• Finally got around to updating this blog to 2014. Now, if only I could find some time to do some actual blogging. Who knows, this new design might just inspire me.

How to debug REST/JSON services

I recently had to write a webservice in PHP that were to be used by iPhone/Android apps to post data and images to. With standard HTTP POSTS I’ve usually just created a quick dummy html to post data to the server to test, but this time I had to do some research on how to quickly test the services while developing… Just writing it down here so I don’t forget :-)

cURL to the rescue

So, let’s say I have a service that requires a session_id, title and comment_text. This can be called from the command line with cURL like this:

curl -X POST -d '{"session_id":"2399024390","title":"This is my title","comment_text":"Some text"}' http://example.com/api/method

You’ll get the response on the command line right there so it makes it quick to debug stuff while developing.

What about posting files?

I had a challenge where one of the services were to accept a base64_encoded image in the JSON post, so the simple curl example above wouldn’t suffice. My friend Frode had the idea of using PHP on the command line to save the JSON request array to a file and then posting that request using cURL afterwards. That did the trick!

So, to create the JSON array to POST to the server I ran this PHP code:

php -r 'file_put_contents("json.txt", json_encode(array("session_id" => "3d6e4871170d4c1c2d91a18264904587b2c8ee0d","image_caption" => "This is an image","sender_email" => "[email protected]","sender" => "My nick", "image_base64" => base64_encode(file_get_contents("gmail.png")))));'

Notice the “image_base64″ key in the JSON array there. The server expects to receive a base64 encoded binary image (this is how I got it from the apps that were interacting with the webservice). So that code would read gmail.png which was located in the same folder, base64 encode it and add it to the JSON array.

With a complete JSON array all that remained was the actual POST:


curl -X POST -d @json.txt http://example.com/gallery/api/image/post

And the server returned {“status”:”ok”} and all was well!

There are probably better ways and some awesome tools for doing this out there so please hit me with those in the comments ;-)

Minimal HTML5 iPad Offline Cache Test

I just pushed a HTML5 template called “Minimal HTML5 iPad Offline Cache Test” to github:

https://github.com/bjornbjorn/minimal_html5_offline_test

Basically it’s a demo of a simple webpage that can be cached offline on an iPad. It also contains the meta tags required to make it work as a so-called “webclip”, that is you can add it to the homescreen on an iPad and it will open in fullscreen without the URL bar at top and without any other safari elements.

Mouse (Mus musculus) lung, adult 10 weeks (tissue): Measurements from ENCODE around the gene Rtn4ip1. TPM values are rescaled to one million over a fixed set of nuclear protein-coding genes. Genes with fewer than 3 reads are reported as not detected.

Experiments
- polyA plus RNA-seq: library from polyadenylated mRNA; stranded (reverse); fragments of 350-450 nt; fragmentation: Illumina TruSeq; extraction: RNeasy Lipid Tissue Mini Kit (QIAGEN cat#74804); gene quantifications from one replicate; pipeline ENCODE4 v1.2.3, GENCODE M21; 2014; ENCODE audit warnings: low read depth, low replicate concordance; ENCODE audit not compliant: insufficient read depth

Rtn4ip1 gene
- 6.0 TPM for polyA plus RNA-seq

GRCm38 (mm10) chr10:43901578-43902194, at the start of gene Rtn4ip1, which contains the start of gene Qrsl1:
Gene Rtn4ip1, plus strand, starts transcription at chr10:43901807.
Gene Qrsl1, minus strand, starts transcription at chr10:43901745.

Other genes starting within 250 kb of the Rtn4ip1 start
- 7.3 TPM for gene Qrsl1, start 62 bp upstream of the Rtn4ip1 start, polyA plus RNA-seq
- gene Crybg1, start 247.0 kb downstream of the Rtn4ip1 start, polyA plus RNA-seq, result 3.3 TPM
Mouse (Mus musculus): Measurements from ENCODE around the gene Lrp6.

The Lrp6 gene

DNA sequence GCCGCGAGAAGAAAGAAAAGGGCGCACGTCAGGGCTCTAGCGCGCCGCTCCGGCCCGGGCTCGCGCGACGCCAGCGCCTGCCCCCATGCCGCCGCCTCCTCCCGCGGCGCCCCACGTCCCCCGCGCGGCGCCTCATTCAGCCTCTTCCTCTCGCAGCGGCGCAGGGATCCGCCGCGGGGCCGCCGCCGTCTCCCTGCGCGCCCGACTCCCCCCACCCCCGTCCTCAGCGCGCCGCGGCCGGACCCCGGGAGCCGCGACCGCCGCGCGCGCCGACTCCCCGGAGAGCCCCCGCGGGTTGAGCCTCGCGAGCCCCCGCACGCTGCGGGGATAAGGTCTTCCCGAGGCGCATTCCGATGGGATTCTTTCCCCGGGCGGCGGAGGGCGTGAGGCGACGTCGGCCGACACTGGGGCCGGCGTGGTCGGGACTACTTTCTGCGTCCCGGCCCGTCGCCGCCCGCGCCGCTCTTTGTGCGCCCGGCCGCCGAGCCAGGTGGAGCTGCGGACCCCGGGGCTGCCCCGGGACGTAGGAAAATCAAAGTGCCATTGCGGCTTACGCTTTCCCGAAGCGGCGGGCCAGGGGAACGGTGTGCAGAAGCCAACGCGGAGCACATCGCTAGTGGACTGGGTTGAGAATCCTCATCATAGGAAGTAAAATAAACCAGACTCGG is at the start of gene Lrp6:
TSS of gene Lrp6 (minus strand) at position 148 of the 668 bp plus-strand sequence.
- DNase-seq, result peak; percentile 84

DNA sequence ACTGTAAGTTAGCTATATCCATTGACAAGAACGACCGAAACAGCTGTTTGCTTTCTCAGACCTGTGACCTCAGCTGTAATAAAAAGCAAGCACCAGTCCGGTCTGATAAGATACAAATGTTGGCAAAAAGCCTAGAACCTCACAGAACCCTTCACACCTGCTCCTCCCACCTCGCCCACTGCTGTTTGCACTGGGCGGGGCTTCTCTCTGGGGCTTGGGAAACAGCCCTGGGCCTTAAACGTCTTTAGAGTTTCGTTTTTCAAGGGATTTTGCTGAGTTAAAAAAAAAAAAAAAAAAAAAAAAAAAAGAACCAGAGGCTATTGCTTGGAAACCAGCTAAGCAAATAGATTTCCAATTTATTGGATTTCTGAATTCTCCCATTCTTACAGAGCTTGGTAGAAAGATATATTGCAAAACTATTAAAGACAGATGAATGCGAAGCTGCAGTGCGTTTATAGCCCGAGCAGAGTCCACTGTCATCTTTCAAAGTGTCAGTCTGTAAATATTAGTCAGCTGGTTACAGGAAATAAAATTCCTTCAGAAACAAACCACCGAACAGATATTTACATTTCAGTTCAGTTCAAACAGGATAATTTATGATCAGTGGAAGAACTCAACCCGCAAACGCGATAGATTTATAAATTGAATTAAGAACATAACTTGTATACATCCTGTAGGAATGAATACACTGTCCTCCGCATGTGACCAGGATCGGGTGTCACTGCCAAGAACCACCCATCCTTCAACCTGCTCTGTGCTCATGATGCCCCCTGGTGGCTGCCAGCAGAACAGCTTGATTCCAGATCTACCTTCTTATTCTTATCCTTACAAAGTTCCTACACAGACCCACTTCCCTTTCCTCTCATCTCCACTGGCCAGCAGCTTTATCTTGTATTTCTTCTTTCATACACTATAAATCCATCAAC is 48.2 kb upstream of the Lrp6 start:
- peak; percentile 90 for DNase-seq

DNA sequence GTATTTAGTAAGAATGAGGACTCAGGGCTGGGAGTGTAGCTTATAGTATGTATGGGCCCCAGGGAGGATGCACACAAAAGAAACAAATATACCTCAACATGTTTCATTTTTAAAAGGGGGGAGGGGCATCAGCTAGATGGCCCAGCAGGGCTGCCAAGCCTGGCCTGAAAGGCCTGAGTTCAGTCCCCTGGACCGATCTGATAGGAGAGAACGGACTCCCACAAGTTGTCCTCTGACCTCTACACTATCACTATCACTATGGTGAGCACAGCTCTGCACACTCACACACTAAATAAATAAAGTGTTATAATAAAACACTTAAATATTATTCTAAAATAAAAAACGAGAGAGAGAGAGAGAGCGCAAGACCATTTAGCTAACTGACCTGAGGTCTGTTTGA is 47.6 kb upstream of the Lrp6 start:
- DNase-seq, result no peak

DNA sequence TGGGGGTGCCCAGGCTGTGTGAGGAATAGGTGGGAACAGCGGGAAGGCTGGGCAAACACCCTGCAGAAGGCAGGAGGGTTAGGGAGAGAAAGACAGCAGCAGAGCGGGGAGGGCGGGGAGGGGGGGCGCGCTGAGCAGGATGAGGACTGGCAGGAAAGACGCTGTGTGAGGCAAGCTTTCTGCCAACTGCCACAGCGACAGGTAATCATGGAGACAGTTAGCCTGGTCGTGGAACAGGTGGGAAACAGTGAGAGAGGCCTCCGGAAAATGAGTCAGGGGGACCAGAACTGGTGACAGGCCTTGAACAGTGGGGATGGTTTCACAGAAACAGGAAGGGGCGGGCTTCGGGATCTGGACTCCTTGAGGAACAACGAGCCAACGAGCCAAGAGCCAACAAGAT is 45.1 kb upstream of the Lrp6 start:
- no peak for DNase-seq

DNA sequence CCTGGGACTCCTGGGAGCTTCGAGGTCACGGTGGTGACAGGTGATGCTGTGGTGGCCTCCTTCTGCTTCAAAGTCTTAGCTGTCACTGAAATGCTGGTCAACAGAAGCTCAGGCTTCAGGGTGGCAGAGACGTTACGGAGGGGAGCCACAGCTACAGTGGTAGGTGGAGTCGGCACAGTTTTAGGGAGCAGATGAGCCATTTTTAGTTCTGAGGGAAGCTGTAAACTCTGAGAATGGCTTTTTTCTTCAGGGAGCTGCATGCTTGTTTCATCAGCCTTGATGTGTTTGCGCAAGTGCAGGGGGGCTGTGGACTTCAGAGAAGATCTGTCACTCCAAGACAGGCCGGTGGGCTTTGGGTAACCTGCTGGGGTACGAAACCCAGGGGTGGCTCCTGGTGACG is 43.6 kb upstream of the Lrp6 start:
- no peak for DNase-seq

You can try out a demo here: http://dev.bybjorn.com/ipadoffline/

Testing the demo

To test it on your iPad navigate to the demo and click the icon with the arrow to the left of the URL bar and then click “Add to Home Screen” in the menu:

After that you should see the icon on your homescreen:

The Minimal HTML5 Offline Cache Test added to homescreen


Click the icon and it should look like this:

Sweet. No trace of Safari – it looks like a native app (or it could if we just styled it).

Now, let’s test it offline. Set your iPad in “Airplane mode” and click the icon again to test. You should see this:

Don’t worry, that popup means that everything works. You’re in offline mode, so Safari is not able to cache anything. You’ll find the code for listening to these window.applicationCache errors in offlinetest.js .. you do not have to load that file if you do not want to.

If you’re not able to use the page linked above offline on your iPad the problem is most likely with your iPad.

Troubleshooting – what if it does not work

The template above should work, if it doesn’t work something is most likely wrong with either your iPad or your webserver (or your files..)

Here’s some quick troubleshooting pointers:

  • If the demo page does not work for you, try upgrading your iPad software. I was running 4.2.2 and had problems getting offline caching to work but after upgrading to 4.3.5 everything worked perfectly.
  • If the demo works, but it does not work when you upload on your own server, it might be that the .htaccess does not work on your server so that the cache.manifest file isn’t getting sent to the browser with the “text/manifest” mime-type. Try out the manifest validator.

Also, note this (from “Dive Into HTML5″):

The first is something you just read, but I bet it didn’t really sink in, so here it is again: if even a single resource listed in your cache manifest file fails to download properly, the entire process of caching your offline web application will fail. Your browser will fire the error event, but there is no indication of what the actual problem was.

Download the files from github: https://github.com/bjornbjorn/minimal_html5_offline_test

Good luck! :-)